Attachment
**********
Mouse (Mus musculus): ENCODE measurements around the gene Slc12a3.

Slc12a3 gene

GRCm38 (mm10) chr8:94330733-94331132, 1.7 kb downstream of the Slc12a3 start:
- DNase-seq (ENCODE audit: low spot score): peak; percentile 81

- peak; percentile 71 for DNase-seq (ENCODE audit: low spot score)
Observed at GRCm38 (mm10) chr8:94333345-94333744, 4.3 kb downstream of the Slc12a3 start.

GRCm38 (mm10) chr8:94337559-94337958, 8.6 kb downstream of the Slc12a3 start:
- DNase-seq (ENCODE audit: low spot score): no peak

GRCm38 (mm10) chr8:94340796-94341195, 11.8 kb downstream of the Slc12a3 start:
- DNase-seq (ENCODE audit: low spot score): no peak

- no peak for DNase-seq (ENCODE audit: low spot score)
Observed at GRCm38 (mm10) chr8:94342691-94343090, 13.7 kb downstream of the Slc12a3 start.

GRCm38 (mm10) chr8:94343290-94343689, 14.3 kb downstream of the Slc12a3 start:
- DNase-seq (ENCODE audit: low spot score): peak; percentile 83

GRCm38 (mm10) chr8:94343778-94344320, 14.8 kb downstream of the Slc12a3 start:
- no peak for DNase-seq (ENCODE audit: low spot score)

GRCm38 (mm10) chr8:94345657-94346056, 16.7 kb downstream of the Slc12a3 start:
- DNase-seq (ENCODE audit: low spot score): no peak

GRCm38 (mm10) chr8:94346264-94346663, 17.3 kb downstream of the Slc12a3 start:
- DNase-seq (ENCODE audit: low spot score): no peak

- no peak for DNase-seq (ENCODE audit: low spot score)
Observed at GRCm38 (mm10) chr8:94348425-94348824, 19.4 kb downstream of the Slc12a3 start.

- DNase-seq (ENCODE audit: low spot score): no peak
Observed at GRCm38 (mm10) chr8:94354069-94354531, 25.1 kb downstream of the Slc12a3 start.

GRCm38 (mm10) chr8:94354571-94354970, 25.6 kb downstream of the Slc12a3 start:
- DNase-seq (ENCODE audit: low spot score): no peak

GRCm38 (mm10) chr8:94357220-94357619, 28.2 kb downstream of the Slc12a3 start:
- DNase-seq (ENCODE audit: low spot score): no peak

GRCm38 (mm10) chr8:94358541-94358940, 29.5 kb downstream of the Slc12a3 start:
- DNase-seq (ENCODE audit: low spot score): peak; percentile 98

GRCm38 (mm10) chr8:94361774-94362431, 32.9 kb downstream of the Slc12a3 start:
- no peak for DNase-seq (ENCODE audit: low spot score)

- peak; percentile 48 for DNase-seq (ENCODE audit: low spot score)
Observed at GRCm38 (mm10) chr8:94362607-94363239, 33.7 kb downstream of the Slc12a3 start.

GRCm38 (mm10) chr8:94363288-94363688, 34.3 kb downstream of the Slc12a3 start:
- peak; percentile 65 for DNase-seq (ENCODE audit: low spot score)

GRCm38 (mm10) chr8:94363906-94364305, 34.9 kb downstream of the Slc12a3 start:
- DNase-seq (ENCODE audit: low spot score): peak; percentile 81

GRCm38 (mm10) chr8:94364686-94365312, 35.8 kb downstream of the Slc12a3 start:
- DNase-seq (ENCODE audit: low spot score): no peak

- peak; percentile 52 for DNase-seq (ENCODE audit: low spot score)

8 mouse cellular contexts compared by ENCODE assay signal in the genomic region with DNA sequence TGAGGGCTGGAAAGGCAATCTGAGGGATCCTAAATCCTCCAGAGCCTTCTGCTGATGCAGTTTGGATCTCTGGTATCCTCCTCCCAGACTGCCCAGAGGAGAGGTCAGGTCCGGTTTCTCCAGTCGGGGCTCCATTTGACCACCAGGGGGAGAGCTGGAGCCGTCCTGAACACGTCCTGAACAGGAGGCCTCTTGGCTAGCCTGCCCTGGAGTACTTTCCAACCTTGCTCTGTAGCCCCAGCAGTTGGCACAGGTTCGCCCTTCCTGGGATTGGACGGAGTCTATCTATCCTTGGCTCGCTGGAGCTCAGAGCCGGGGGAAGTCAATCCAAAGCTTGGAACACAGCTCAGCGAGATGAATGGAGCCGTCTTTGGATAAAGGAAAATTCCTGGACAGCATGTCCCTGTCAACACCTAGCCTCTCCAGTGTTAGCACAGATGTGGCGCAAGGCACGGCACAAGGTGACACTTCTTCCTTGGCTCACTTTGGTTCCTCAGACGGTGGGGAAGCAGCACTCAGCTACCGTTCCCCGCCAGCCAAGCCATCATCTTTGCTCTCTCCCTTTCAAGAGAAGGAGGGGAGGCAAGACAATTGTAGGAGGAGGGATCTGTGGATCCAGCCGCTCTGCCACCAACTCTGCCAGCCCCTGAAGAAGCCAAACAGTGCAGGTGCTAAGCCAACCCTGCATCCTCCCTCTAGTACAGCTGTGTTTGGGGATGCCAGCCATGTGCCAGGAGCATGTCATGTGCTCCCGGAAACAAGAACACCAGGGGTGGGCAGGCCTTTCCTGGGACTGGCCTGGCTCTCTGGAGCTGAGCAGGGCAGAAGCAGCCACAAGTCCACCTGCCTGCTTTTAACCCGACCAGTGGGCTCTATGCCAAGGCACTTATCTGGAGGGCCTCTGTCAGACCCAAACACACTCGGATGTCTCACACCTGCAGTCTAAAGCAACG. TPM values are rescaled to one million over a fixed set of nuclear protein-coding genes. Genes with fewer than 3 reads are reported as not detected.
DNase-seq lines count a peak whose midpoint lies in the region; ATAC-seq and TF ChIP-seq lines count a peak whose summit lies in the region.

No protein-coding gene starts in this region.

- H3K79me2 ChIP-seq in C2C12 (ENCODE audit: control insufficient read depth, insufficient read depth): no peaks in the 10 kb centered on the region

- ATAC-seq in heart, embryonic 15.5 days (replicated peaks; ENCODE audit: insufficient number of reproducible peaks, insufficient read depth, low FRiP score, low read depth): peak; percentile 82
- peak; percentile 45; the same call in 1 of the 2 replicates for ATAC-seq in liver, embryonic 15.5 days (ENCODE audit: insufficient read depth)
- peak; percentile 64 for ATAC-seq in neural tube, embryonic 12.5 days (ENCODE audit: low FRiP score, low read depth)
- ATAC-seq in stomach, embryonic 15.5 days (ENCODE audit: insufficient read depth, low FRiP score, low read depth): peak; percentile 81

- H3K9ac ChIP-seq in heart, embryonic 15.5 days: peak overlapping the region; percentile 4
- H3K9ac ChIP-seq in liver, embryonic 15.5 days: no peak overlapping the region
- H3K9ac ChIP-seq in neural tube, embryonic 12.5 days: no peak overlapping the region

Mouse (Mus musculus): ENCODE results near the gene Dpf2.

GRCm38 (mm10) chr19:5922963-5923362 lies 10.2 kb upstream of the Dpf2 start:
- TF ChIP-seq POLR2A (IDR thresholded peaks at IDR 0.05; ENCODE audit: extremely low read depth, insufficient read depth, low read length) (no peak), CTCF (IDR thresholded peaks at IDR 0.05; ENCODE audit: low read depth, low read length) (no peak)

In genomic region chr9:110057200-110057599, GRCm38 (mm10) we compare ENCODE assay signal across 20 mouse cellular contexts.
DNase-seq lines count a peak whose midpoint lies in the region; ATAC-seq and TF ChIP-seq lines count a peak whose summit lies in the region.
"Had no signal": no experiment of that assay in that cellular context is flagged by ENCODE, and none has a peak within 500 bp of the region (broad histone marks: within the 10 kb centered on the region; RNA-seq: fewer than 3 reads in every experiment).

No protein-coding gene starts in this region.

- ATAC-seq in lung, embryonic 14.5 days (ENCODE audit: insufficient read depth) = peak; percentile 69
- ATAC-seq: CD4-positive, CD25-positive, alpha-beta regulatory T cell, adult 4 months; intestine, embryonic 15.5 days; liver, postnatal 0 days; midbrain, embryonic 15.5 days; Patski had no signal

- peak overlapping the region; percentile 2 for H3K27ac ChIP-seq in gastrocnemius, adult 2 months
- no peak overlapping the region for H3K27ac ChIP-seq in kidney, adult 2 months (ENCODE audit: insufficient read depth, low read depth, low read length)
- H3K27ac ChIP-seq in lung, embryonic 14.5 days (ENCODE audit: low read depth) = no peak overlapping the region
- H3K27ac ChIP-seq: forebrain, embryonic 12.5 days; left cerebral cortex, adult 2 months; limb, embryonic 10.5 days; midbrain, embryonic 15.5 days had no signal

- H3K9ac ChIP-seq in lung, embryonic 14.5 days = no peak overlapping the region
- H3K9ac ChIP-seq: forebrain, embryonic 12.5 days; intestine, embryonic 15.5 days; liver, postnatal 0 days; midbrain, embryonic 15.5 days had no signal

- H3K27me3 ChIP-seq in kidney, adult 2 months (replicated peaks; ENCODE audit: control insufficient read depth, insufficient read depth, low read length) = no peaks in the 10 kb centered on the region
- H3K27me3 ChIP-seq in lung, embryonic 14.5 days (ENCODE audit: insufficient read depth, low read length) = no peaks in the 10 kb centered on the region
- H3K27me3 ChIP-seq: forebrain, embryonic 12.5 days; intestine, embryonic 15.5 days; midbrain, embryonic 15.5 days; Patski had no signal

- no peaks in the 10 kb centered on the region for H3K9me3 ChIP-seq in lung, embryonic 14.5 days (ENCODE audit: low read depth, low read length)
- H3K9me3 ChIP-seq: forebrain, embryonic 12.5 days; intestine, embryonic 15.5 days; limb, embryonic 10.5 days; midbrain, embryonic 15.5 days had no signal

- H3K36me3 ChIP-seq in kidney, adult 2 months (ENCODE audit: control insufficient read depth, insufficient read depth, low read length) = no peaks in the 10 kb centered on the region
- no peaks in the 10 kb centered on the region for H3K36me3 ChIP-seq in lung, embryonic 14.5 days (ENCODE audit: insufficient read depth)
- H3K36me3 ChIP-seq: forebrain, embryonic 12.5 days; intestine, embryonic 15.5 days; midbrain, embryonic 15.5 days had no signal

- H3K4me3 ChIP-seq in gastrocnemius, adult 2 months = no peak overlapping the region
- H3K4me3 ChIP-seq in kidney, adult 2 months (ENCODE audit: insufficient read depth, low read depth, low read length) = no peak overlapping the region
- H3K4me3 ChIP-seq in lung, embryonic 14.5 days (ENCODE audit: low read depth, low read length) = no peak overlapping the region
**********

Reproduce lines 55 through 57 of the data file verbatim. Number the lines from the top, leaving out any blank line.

- TF ChIP-seq POLR2A (IDR thresholded peaks at IDR 0.05; ENCODE audit: extremely low read depth, insufficient read depth, low read length) (no peak), CTCF (IDR thresholded peaks at IDR 0.05; ENCODE audit: low read depth, low read length) (no peak)

In genomic region chr9:110057200-110057599, GRCm38 (mm10) we compare ENCODE assay signal across 20 mouse cellular contexts.
DNase-seq lines count a peak whose midpoint lies in the region; ATAC-seq and TF ChIP-seq lines count a peak whose summit lies in the region.